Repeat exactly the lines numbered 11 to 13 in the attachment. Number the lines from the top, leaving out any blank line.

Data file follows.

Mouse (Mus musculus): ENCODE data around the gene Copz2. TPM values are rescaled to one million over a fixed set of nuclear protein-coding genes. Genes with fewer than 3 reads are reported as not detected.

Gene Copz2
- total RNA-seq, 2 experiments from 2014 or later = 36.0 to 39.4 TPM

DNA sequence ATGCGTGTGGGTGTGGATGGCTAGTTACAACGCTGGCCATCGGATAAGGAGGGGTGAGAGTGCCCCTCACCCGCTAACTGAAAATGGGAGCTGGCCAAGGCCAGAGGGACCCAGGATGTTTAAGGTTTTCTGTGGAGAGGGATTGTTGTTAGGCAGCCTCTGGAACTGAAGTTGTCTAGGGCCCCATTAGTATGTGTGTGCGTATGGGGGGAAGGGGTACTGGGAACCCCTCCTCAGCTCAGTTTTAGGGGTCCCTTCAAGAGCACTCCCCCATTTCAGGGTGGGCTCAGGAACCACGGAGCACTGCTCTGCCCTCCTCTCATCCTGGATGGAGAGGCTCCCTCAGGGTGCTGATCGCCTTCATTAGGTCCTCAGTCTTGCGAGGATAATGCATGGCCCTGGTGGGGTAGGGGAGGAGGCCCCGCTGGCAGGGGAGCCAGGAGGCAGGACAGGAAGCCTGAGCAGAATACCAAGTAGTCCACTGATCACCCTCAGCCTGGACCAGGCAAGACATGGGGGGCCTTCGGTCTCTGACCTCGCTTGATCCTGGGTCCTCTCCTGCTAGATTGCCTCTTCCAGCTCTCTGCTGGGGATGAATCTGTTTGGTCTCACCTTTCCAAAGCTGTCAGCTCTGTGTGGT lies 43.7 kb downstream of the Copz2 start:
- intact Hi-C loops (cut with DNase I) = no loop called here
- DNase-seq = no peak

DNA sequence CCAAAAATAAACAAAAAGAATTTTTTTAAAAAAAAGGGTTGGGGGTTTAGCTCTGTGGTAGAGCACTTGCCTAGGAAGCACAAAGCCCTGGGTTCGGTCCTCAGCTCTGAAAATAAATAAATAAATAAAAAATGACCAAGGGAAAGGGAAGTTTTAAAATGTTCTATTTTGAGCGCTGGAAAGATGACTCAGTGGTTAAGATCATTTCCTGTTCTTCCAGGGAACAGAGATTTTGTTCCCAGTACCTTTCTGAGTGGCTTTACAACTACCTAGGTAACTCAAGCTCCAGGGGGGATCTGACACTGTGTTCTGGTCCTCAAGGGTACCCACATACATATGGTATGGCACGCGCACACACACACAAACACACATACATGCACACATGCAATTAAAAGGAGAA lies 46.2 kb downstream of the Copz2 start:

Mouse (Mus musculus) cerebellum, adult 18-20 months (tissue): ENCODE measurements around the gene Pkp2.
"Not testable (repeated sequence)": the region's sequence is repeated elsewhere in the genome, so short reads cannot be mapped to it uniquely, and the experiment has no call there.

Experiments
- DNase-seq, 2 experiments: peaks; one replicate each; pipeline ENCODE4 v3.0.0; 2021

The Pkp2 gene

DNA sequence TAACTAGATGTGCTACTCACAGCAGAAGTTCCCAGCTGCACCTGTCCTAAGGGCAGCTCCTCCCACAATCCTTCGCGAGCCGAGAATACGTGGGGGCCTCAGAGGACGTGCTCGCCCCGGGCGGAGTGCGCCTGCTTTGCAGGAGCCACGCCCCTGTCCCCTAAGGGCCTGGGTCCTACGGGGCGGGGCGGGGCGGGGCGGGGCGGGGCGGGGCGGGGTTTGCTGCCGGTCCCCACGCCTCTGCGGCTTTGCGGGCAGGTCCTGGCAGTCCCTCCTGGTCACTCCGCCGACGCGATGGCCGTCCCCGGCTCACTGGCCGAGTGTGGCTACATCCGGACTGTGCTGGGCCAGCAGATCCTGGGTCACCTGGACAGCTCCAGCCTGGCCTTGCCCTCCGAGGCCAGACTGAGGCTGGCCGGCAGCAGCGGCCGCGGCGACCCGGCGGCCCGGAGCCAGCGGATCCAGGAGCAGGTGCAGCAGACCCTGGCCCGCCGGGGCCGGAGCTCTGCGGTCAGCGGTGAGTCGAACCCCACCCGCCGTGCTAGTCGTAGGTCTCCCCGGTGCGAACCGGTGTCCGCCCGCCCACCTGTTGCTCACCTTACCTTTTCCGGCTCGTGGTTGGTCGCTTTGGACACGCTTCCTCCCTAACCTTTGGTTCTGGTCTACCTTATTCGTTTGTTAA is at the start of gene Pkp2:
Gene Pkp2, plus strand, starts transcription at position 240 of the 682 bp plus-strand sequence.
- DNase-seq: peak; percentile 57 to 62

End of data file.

- DNase-seq, 2 experiments: peaks; one replicate each; pipeline ENCODE4 v3.0.0; 2021

The Pkp2 gene

DNA sequence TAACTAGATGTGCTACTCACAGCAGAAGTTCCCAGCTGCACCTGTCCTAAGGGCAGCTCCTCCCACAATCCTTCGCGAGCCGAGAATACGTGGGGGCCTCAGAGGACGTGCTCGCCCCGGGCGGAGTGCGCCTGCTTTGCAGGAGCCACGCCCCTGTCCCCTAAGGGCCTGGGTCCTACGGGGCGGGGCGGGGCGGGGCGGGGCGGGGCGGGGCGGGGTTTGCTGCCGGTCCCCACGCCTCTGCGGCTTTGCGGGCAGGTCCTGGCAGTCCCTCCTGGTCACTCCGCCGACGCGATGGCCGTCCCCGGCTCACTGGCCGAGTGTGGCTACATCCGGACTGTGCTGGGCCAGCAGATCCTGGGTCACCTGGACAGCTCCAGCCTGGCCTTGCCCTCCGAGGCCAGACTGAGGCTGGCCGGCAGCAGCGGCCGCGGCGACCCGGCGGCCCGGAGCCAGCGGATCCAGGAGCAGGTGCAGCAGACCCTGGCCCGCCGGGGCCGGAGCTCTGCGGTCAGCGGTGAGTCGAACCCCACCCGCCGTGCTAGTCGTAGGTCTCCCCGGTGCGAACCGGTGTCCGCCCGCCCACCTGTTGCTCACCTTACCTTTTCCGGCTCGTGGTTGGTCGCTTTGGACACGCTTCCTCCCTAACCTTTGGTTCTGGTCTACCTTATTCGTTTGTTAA is at the start of gene Pkp2: